Airlines Gaining Confidence In 737 MAX Service Return Timelines

Boeing MAX aircraft
Credit: Boeing

As regulators and Boeing work to finalize 737 MAX pilot training and return-to-service requirements, several operators of the grounded model are growing more confident that they will have some of their newest Boeing narrowbodies carrying revenue passengers by early 2021 at the latest.

“We don’t have a definitive date, but the way it’s playing out now is that we expect there to be a airworthiness directive (AD) issued this year,” Air Canada CEO Calin Rovinescu told analysts on the carrier’s third-quarter earnings call Nov. 9. “But our expectation at this moment in time is that the airplane would only be flying [in Canadian airspace] early next year.”

Transport Canada (TC) is among several regulators working closely with both the U.S. FAA and Boeing on evaluating the MAX flight-control software updates and training changes ordered after two fatal accidents led to the fleet’s grounding in March 2019. The FAA is reviewing input on proposed minimum training and a draft AD that outlines return-to-service requirements. Finalizing both are among the last major steps before the FAA issues its approvals that would clear MAX operations in U.S. airspace.

Similar approvals from several other regulators, including TC and EASA, are expected to follow soon after the FAA’s decision. 

Some agencies, including the Civil Aviation Administration of China and India’s Directorate General of Civil Aviation, have signaled that their evaluations of Boeing’s proposed changes will take longer. The FAA’s public stance is that it has no time line for returning the model to service. 

Clearance to operate MAXs in a country’s airspace—a de facto un-grounding order—is the start of the return-to-service process for operators of the 385-aircraft MAX fleet. Boeing has another 470 built but undelivered MAXs in storage—aircraft that cannot be handed over to customers until the prospective operator’s regulator removes its grounding order.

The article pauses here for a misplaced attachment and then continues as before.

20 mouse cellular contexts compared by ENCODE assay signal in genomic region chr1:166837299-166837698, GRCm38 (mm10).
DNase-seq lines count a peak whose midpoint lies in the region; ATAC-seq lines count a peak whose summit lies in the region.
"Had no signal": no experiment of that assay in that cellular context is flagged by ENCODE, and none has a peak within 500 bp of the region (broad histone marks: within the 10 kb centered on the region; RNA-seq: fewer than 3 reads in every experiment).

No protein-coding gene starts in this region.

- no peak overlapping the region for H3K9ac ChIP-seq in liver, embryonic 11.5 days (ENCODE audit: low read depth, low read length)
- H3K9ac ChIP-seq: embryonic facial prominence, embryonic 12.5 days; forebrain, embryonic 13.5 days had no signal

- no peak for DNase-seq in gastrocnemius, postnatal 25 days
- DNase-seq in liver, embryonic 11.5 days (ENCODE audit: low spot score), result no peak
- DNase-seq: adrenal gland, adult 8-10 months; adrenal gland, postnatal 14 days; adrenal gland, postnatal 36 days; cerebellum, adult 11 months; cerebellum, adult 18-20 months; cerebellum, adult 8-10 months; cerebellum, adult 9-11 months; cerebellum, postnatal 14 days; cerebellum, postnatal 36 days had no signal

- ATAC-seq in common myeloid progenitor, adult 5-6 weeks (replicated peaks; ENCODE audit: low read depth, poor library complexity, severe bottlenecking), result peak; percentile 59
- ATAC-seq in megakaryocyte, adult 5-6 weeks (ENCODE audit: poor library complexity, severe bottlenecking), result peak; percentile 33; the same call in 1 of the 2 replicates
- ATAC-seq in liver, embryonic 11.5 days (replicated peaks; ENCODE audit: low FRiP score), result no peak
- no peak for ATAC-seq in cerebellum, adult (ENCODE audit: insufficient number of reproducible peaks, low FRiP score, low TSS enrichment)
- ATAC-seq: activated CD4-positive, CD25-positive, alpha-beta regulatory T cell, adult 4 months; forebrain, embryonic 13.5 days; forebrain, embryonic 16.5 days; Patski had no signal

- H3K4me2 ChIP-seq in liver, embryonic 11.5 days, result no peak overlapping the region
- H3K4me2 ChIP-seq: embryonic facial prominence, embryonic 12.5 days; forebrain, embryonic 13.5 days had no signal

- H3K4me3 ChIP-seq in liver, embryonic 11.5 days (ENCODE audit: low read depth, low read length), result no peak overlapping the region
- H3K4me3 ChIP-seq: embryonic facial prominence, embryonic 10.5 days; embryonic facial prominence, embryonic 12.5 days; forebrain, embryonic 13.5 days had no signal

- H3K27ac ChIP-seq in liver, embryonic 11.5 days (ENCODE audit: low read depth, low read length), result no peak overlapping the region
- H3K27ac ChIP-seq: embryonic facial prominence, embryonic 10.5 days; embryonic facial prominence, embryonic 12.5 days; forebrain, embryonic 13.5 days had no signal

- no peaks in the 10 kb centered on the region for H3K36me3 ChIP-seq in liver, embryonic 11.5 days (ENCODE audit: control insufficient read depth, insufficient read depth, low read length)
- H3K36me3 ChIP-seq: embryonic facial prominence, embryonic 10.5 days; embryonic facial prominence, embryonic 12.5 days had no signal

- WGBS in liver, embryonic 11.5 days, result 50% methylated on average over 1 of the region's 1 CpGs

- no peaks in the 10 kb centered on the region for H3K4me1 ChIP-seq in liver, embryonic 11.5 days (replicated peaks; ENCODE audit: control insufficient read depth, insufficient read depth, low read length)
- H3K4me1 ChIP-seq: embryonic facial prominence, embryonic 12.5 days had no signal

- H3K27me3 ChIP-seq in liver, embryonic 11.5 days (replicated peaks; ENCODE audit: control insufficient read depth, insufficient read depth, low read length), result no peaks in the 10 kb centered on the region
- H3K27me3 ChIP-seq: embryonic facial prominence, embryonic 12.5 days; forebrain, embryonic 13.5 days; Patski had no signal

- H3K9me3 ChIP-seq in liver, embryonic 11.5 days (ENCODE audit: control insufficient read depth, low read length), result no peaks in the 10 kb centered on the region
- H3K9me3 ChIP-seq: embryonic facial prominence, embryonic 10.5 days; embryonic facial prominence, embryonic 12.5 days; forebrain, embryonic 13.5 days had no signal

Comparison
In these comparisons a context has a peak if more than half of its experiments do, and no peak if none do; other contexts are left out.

Once a regulator signs off, airlines under its oversight must accomplish the steps in their regulators’ AD, which will include upgrading the MAX’s flight control computer software and modifying some wiring. Pilots must be trained—a key step that cannot start until the training curriculum is finalized. Key documentation, including flight and maintenance manuals, must also be updated and accepted by regulators. Most operators have estimated that they will need anywhere from four to eight weeks to re-start revenue service with MAXs once regulatory approval is given.

American Airlines has scheduled MAXs on some frequencies between its Miami and New York LaGuardia hubs starting Dec. 29. The airline’s time line assumes the FAA’s approval would come just before the U.S. Thanksgiving holiday on Nov. 26.

The airline’s return-to-service effort will include non-revenue flights for employees and likely some frequent flyers, as well as question-and-answer sessions at several of its hubs, executives told employees during a recent internal meeting. The carrier plans to put MAXs on display at airports and have representatives from key labor groups, including at least pilots and mechanics, field questions from attendees. American also is planning some virtual meetings with pilots speaking to high-value customers.

The Fort Worth-based airline has opened up MAX training sessions for its pilots starting in December and plans to train about 1,700 pilots by year-end. The rest—about 2,500 pilots—would be trained by March.


Sean Broderick

Senior Air Transport & Safety Editor Sean Broderick covers aviation safety, MRO, and the airline business from Aviation Week Network's Washington, D.C. office.